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Ionizing radiation, inflammation, and their interactions in colon carcinogenesis in Mlh1-deficient mice.

Morioka T, Miyoshi-Imamura T, Blyth BJ, Kaminishi M, Kokubo T, Nishimura M, Kito S, Tokairin Y, Tani S, Murakami-Murofushi K, Yoshimi N, Shimada Y, Kakinuma S - Cancer Sci. (2015)

Bottom Line: Mutations in the mutL homolog 1 (MLH1) gene, one of the DNA mismatch repair genes, are a main cause of hereditary colon cancer syndromes such as Lynch syndrome.Immunohistochemistry revealed that expression of both p53 and β-catenin and loss of p21 and adenomatosis polyposis coli proteins were observed at the later stages of carcinogenesis, suggesting a course of molecular pathogenesis distinct from typical sporadic or colitis-associated colon cancer in humans.In conclusion, radiation exposure could further increase the risk of colorectal carcinogenesis induced by inflammation under the conditions of Mlh1 deficiency.

View Article: PubMed Central - PubMed

Affiliation: Radiation Effect Accumulation and Prevention Project, Fukushima Project Headquarters, National Institute of Radiological Sciences, Chiba, Japan; Radiobiology for Children's Health Program, Research Center for Radiation Protection, National Institute of Radiological Sciences, Chiba, Japan.

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Macroscopic view of representative colon lesions from Mlh1−/− mice treated with X-ray irradiation and dextran sodium sulfate (DSS) alone or in combination. (a) X-rays (7 weeks) + DSS, female (arrow, single small protruded lesion). (b) X-rays (7 weeks) + DSS, male (arrow, single sessile polyp without hemorrhage). (c) DSS only, female (arrow, single large sessile polyp with hemorrhage). (d) X-rays (2 weeks) + DSS, male (arrow, single large sessile polyp with hemorrhage).
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fig02: Macroscopic view of representative colon lesions from Mlh1−/− mice treated with X-ray irradiation and dextran sodium sulfate (DSS) alone or in combination. (a) X-rays (7 weeks) + DSS, female (arrow, single small protruded lesion). (b) X-rays (7 weeks) + DSS, male (arrow, single sessile polyp without hemorrhage). (c) DSS only, female (arrow, single large sessile polyp with hemorrhage). (d) X-rays (2 weeks) + DSS, male (arrow, single large sessile polyp with hemorrhage).

Mentions: The typical gross appearance of colon lesions, which varied in size from 0.5 to 6 mm in diameter, is shown in Figure2. All lesions were sessile types and protruded into the lumen as a polyp (Fig.2b–d) or plaque (Fig.2a). The large lesions, but no small lesions, had hemorrhage on part of the upper surface (Fig.2c,d). No other tumors developed during the experimental period.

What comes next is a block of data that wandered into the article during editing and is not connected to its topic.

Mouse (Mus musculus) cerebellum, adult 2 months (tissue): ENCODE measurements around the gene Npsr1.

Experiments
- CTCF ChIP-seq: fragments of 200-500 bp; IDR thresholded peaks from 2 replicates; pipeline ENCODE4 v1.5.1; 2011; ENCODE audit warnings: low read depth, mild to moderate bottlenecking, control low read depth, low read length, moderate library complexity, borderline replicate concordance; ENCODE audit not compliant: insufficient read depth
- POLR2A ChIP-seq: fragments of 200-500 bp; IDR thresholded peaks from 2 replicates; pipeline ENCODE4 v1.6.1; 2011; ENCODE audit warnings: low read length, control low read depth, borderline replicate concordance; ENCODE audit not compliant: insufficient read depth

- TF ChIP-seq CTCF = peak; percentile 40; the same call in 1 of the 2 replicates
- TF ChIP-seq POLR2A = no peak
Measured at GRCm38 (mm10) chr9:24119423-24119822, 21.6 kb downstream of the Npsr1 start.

Ionizing radiation, inflammation, and their interactions in colon carcinogenesis in Mlh1-deficient mice.

Morioka T, Miyoshi-Imamura T, Blyth BJ, Kaminishi M, Kokubo T, Nishimura M, Kito S, Tokairin Y, Tani S, Murakami-Murofushi K, Yoshimi N, Shimada Y, Kakinuma S - Cancer Sci. (2015)

Macroscopic view of representative colon lesions from Mlh1−/− mice treated with X-ray irradiation and dextran sodium sulfate (DSS) alone or in combination. (a) X-rays (7 weeks) + DSS, female (arrow, single small protruded lesion). (b) X-rays (7 weeks) + DSS, male (arrow, single sessile polyp without hemorrhage). (c) DSS only, female (arrow, single large sessile polyp with hemorrhage). (d) X-rays (2 weeks) + DSS, male (arrow, single large sessile polyp with hemorrhage).
© Copyright Policy - open-access
Related In: Results  -  Collection

License
Show All Figures
getmorefigures.php?uid=PMC4376429&req=5

fig02: Macroscopic view of representative colon lesions from Mlh1−/− mice treated with X-ray irradiation and dextran sodium sulfate (DSS) alone or in combination. (a) X-rays (7 weeks) + DSS, female (arrow, single small protruded lesion). (b) X-rays (7 weeks) + DSS, male (arrow, single sessile polyp without hemorrhage). (c) DSS only, female (arrow, single large sessile polyp with hemorrhage). (d) X-rays (2 weeks) + DSS, male (arrow, single large sessile polyp with hemorrhage).
Mentions: The typical gross appearance of colon lesions, which varied in size from 0.5 to 6 mm in diameter, is shown in Figure2. All lesions were sessile types and protruded into the lumen as a polyp (Fig.2b–d) or plaque (Fig.2a). The large lesions, but no small lesions, had hemorrhage on part of the upper surface (Fig.2c,d). No other tumors developed during the experimental period.

Bottom Line: Mutations in the mutL homolog 1 (MLH1) gene, one of the DNA mismatch repair genes, are a main cause of hereditary colon cancer syndromes such as Lynch syndrome.Immunohistochemistry revealed that expression of both p53 and β-catenin and loss of p21 and adenomatosis polyposis coli proteins were observed at the later stages of carcinogenesis, suggesting a course of molecular pathogenesis distinct from typical sporadic or colitis-associated colon cancer in humans.In conclusion, radiation exposure could further increase the risk of colorectal carcinogenesis induced by inflammation under the conditions of Mlh1 deficiency.

View Article: PubMed Central - PubMed

Affiliation: Radiation Effect Accumulation and Prevention Project, Fukushima Project Headquarters, National Institute of Radiological Sciences, Chiba, Japan; Radiobiology for Children's Health Program, Research Center for Radiation Protection, National Institute of Radiological Sciences, Chiba, Japan.

Show MeSH
Related in: MedlinePlus